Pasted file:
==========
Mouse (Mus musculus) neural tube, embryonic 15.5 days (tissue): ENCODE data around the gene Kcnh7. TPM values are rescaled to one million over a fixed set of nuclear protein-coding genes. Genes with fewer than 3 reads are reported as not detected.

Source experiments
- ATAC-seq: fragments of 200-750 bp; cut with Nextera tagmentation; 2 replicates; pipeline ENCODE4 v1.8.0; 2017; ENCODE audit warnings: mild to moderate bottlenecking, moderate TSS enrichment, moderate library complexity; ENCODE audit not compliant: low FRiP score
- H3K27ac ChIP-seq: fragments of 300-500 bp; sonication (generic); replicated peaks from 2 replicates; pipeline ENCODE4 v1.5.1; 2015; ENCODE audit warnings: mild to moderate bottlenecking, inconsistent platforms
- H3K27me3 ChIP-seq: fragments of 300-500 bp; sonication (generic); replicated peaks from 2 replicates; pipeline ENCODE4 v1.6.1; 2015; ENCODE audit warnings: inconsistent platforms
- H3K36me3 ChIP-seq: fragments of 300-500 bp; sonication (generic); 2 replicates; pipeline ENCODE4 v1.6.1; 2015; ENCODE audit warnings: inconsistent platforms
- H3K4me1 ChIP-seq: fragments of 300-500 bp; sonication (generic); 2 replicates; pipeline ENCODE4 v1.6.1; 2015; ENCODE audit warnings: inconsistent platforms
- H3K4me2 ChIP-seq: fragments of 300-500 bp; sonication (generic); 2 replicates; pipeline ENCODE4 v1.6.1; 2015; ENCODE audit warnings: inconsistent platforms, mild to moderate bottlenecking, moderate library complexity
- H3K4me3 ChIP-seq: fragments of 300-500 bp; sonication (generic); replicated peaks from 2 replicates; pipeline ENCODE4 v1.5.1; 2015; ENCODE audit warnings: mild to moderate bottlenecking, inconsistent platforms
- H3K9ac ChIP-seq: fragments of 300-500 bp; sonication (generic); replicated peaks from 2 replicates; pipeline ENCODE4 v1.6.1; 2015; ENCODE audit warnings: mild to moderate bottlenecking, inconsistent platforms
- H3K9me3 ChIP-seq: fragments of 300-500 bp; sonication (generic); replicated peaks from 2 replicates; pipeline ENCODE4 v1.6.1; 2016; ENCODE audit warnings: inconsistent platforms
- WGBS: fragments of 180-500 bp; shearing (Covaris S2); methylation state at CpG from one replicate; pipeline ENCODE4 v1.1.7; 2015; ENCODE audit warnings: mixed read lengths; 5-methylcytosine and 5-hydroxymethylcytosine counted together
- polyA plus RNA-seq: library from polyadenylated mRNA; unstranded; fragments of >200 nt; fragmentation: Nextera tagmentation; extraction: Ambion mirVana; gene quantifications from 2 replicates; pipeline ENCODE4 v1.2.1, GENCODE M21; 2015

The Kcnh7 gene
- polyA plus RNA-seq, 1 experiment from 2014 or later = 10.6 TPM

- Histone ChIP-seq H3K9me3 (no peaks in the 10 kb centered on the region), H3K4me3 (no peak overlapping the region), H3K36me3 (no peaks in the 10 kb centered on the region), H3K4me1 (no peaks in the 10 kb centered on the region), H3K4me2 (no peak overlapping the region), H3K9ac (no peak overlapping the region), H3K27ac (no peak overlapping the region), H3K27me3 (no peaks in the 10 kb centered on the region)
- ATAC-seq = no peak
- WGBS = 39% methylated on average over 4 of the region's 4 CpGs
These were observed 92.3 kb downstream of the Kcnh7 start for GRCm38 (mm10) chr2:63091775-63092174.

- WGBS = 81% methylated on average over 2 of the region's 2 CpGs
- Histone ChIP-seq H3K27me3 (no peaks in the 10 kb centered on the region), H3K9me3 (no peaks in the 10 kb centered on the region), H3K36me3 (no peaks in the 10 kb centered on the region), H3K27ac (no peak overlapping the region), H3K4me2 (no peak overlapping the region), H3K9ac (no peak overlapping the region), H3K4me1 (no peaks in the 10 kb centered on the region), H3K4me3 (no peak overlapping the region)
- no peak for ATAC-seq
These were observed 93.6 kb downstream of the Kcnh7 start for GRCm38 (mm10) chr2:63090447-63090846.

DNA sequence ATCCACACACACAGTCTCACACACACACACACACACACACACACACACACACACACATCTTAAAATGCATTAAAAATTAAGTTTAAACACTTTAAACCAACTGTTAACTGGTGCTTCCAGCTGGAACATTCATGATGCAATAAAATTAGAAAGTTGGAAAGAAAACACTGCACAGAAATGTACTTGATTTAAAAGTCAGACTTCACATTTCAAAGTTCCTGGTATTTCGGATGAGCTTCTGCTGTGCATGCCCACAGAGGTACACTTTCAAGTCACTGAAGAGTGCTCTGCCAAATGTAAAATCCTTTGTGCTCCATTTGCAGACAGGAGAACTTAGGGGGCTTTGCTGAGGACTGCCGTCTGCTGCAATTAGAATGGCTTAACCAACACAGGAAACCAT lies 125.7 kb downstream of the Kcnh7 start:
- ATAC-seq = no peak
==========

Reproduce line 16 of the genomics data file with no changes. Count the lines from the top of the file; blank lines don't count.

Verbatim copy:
- Histone ChIP-seq H3K9me3 (no peaks in the 10 kb centered on the region), H3K4me3 (no peak overlapping the region), H3K36me3 (no peaks in the 10 kb centered on the region), H3K4me1 (no peaks in the 10 kb centered on the region), H3K4me2 (no peak overlapping the region), H3K9ac (no peak overlapping the region), H3K27ac (no peak overlapping the region), H3K27me3 (no peaks in the 10 kb centered on the region)